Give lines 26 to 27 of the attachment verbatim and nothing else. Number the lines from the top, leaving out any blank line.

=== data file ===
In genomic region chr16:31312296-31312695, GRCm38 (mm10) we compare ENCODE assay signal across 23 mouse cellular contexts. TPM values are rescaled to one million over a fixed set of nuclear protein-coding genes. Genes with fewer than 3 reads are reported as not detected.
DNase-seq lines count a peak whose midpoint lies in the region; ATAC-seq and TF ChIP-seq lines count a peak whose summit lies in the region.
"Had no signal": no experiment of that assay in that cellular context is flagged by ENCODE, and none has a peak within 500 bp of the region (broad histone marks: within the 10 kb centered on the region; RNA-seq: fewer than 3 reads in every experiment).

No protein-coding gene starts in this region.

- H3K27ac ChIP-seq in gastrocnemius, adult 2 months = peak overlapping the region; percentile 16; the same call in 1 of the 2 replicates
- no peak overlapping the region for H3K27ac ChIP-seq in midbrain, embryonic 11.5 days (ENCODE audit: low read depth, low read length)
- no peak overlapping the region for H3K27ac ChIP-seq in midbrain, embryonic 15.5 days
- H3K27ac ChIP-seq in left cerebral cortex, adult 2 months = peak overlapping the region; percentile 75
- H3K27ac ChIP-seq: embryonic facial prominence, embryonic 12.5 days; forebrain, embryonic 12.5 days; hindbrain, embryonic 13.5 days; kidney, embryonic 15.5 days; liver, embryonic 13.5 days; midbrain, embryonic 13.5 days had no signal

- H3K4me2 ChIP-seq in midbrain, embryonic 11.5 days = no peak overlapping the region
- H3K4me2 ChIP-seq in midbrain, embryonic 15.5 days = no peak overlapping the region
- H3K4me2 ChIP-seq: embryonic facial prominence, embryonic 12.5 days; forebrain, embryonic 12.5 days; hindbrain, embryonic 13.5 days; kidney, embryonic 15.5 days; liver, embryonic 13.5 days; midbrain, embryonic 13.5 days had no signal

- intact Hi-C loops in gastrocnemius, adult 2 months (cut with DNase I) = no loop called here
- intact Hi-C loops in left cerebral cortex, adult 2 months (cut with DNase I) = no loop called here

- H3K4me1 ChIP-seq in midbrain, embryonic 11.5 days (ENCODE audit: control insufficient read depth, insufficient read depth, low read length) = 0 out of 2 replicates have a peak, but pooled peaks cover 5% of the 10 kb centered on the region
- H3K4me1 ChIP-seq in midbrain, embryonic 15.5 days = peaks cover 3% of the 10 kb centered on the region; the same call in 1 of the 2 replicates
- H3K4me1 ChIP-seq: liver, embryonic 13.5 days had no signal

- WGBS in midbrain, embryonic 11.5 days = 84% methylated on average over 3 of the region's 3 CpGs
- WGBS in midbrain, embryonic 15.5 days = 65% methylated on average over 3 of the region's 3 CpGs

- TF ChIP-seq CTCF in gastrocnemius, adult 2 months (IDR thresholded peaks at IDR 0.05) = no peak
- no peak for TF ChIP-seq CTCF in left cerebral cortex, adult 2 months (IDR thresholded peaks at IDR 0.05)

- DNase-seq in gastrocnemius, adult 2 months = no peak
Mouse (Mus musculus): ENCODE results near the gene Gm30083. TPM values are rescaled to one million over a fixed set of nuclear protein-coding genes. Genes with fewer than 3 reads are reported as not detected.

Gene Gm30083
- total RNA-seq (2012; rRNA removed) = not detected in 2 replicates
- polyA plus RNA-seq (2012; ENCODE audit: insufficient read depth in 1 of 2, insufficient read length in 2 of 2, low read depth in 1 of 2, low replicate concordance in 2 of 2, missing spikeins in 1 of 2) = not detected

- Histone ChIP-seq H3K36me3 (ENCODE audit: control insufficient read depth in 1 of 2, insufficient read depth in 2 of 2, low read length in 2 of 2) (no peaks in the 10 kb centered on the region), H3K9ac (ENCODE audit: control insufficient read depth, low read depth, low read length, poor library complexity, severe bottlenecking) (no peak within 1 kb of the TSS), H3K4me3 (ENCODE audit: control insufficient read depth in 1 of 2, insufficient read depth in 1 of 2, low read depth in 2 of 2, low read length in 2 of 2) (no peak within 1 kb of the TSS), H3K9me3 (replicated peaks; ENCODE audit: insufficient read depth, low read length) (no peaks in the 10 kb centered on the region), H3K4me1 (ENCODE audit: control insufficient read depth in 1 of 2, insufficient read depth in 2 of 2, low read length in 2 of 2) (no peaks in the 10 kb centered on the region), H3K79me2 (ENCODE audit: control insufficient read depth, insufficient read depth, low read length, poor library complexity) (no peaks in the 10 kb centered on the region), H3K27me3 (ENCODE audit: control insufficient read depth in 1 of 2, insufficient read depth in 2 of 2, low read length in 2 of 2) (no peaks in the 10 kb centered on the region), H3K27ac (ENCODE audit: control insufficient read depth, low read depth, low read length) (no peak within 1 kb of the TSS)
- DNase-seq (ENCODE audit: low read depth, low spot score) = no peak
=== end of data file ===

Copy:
- polyA plus RNA-seq (2012; ENCODE audit: insufficient read depth in 1 of 2, insufficient read length in 2 of 2, low read depth in 1 of 2, low replicate concordance in 2 of 2, missing spikeins in 1 of 2) = not detected

- Histone ChIP-seq H3K36me3 (ENCODE audit: control insufficient read depth in 1 of 2, insufficient read depth in 2 of 2, low read length in 2 of 2) (no peaks in the 10 kb centered on the region), H3K9ac (ENCODE audit: control insufficient read depth, low read depth, low read length, poor library complexity, severe bottlenecking) (no peak within 1 kb of the TSS), H3K4me3 (ENCODE audit: control insufficient read depth in 1 of 2, insufficient read depth in 1 of 2, low read depth in 2 of 2, low read length in 2 of 2) (no peak within 1 kb of the TSS), H3K9me3 (replicated peaks; ENCODE audit: insufficient read depth, low read length) (no peaks in the 10 kb centered on the region), H3K4me1 (ENCODE audit: control insufficient read depth in 1 of 2, insufficient read depth in 2 of 2, low read length in 2 of 2) (no peaks in the 10 kb centered on the region), H3K79me2 (ENCODE audit: control insufficient read depth, insufficient read depth, low read length, poor library complexity) (no peaks in the 10 kb centered on the region), H3K27me3 (ENCODE audit: control insufficient read depth in 1 of 2, insufficient read depth in 2 of 2, low read length in 2 of 2) (no peaks in the 10 kb centered on the region), H3K27ac (ENCODE audit: control insufficient read depth, low read depth, low read length) (no peak within 1 kb of the TSS)